Date of Award

December 2021

Degree Type


Degree Name

Doctor of Philosophy



First Advisor

John L Isbell

Committee Members

Kathy J Licht, Mark T Harris, Lindsay J McHenry


detrital zircon geochronology, glacial sedimentology, Late Paleozoic Ice Age, sedimentology, Tasmanian Basin, Transantarctic Basin


The Late Paleozoic Ice Age (LPIA; ~ 374 – 256 Ma) is the longest Phanerozoic icehouse interval. this interval in Earth’s history was largely defined by extensive glaciation of the southern hemisphere at both polar and temperate latitudes. Glaciers are powerful climatic and geologic actors, especially during icehouse periods, and widespread glaciation can have a significant influence on both regional and global climate and geology. Therefore, constraining the characteristics of LPIA glaciers is essential to developing a global-scale understanding of this key climatic event in Earth’s history. The manuscripts in this dissertation examine the sedimentology, transport directions, stratigraphy, and detrital zircon provenance of the Pennsylvanian – Permian glacigenic succession from the LPIA at locations in the Transantarctic (Antarctica) and Tasmanian (Australia) basins.

The Transantarctic and Tasmanian basins share many characteristics that make them interesting and important places to study LPIA glacigenic rocks. In both basins, sediments were deposited during a ~ 14 Myr icehouse interval spanning the Pennsylvanian-Permian boundary during which time glaciation is thought to have been the most extensive of the LPIA. During this interval, both basins were located at high (> 60˚) southern latitudes along the Panthalassan margin of southeastern Gondwana. The similarities in paleogeographic, geologic, and temporal contexts between the Transantarctic and Tasmanian basins mean that characterizing and comparing LPIA glaciations in both areas is critical to understanding the late Paleozoic glacial maximum at polar latitudes. The works presented in this dissertation demonstrate that building an accurate, nuanced understanding of global glaciations during the LPIA, requires beginning at the local scale and building outward.

Chapter 2 examines the Pagoda Formation of the Transantarctic Basin at four locations in the Shackleton Glacier Region of Antarctica. The dominant lithology in the Pagoda Fm at those locations is a massive, sandy, clast-poor diamictite. Depositional processes governing these diamictites were proglacial, subaqueous glacial processes, likely a combination of mass transport, iceberg rain-out, iceberg scouring, plume sedimentation, and subglacial till deposition. Some of the deposits are part of grounding-line fan systems. All glacigenic sediments in the Pagoda Fm at these locations were likely deposited during the retreat phase of a single, up to 90 m thick glacial sequence. Flow directions from these successions support the hypothesis that an ice center was present toward the Panthalassan margin of East Antarctica (Marie Byrd Land) during the LPIA.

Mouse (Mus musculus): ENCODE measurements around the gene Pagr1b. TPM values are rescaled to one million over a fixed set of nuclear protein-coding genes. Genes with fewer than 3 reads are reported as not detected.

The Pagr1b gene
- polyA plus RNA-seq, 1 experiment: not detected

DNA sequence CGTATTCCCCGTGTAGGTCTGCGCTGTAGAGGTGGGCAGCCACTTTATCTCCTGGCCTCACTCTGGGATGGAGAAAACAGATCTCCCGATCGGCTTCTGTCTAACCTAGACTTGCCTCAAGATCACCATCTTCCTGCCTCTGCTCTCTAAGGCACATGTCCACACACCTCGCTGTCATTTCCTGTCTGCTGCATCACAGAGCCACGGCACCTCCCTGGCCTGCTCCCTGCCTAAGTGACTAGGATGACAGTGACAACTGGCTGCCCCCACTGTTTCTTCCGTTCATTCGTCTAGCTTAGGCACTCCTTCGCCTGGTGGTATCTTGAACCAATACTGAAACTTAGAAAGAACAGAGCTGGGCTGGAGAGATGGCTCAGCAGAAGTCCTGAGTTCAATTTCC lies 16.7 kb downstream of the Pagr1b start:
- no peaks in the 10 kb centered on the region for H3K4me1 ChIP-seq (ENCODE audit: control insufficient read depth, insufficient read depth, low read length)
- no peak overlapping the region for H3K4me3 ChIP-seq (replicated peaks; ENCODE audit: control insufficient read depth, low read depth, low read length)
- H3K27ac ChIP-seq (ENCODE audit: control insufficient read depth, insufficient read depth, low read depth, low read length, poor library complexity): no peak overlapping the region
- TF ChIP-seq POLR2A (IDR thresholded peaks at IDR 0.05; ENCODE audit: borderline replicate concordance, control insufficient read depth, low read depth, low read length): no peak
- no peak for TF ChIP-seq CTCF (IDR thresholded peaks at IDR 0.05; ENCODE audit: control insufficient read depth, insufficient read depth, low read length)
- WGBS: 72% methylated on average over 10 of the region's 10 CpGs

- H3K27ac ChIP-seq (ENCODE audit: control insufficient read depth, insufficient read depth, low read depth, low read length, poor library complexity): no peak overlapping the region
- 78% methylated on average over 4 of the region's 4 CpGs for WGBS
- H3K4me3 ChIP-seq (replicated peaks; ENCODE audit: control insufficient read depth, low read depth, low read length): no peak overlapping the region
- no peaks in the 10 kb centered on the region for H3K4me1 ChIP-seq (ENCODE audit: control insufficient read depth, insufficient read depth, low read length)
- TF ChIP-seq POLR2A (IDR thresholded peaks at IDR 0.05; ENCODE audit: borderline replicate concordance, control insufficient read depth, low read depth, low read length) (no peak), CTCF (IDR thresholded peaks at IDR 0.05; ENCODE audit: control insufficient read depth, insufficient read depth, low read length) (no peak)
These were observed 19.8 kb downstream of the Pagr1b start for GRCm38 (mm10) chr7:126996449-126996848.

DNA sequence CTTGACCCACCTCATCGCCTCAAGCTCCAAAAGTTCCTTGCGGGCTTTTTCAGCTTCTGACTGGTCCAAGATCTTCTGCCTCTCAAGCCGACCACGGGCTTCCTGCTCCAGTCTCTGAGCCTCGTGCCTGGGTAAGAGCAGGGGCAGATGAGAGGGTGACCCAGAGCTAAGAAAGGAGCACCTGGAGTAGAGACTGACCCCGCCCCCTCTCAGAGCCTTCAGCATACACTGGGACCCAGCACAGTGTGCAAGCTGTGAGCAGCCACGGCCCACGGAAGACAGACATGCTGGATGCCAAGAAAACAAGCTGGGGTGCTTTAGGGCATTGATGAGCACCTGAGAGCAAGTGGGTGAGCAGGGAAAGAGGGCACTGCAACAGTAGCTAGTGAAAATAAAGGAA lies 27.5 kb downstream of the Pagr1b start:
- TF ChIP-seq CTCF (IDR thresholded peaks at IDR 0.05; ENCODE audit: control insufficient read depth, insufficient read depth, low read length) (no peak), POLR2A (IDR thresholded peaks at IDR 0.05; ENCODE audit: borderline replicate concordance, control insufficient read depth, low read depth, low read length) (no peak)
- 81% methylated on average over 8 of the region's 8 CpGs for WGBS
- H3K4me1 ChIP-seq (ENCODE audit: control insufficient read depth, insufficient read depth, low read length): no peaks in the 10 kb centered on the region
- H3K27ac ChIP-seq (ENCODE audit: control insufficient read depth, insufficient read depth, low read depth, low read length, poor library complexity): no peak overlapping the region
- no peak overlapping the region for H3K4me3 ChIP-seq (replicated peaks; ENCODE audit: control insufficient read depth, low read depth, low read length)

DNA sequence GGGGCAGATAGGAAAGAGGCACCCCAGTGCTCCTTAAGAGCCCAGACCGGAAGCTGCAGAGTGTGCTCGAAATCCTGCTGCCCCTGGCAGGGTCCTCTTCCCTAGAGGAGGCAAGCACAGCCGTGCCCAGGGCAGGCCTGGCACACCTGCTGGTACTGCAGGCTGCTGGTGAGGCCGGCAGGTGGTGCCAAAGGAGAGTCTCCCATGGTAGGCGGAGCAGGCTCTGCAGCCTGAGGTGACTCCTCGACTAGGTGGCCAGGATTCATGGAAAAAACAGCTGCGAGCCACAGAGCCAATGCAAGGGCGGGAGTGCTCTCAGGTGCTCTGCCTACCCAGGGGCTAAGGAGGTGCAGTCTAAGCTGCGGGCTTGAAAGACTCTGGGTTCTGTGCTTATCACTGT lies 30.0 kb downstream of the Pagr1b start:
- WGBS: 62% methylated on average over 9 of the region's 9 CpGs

Chapter 3 describes the basal 415 m of the type section of the Wynyard Formation of the Tasmanian Basin, which outcrops along the coast of northwestern Tasmania. Facies associations in this succession include muddy massive diamictite, sandy massive diamictite, and rhythmically laminated fine-grained facies. Respectively, these sediments were deposited as a grounding-zone wedge, proglacial, proximal grounding line fan or morainal bank, and proglacial, glacier-distal cyclopelites. In this succession, the basal Wynyard Fm was deposited in glacier-proximal to glacier-distal, marine environments on a continental shelf at water depths below storm wave base. All facies associations contain mass transport and turbidite deposits that could have been driven by slope instability due to rapid deposition. The “Wynyard Glacier” was most likely an outlet glacier or ice stream draining a large ice cap or ice sheet.

Chapter 4 is a detrital zircon geochronology provenance study of sandstones from the Wynyard Formation. These data represent the first such measurements from the Wynyard Formation anywhere in the basin. With these data, and using a “local first” approach, we demonstrated that all measured detrital zircon dates from the Wynyard Fm can be attributed to zircon sources that occur within 33 km of the sample location along the glacier’s flow path. Therefore, while the detrital zircon provenance signature of the Wynyard Fm also supports the hypothesis that the Wynyard Glacier flowed from south to north, this information does not impart insight into where the ice center was nucleated.